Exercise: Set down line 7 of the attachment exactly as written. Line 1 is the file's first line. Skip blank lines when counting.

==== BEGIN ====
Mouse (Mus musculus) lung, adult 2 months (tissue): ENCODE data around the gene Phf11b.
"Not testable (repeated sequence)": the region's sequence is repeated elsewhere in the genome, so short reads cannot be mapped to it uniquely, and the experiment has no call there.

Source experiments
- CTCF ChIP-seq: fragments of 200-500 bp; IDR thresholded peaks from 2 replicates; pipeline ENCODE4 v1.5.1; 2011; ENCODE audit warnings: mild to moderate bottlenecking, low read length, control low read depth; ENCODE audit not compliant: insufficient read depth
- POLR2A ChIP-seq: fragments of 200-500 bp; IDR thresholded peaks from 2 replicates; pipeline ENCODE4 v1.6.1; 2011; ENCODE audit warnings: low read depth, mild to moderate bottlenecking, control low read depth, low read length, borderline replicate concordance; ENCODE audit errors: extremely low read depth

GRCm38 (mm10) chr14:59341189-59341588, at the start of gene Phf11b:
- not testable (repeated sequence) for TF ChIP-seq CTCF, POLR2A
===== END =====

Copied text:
- not testable (repeated sequence) for TF ChIP-seq CTCF, POLR2A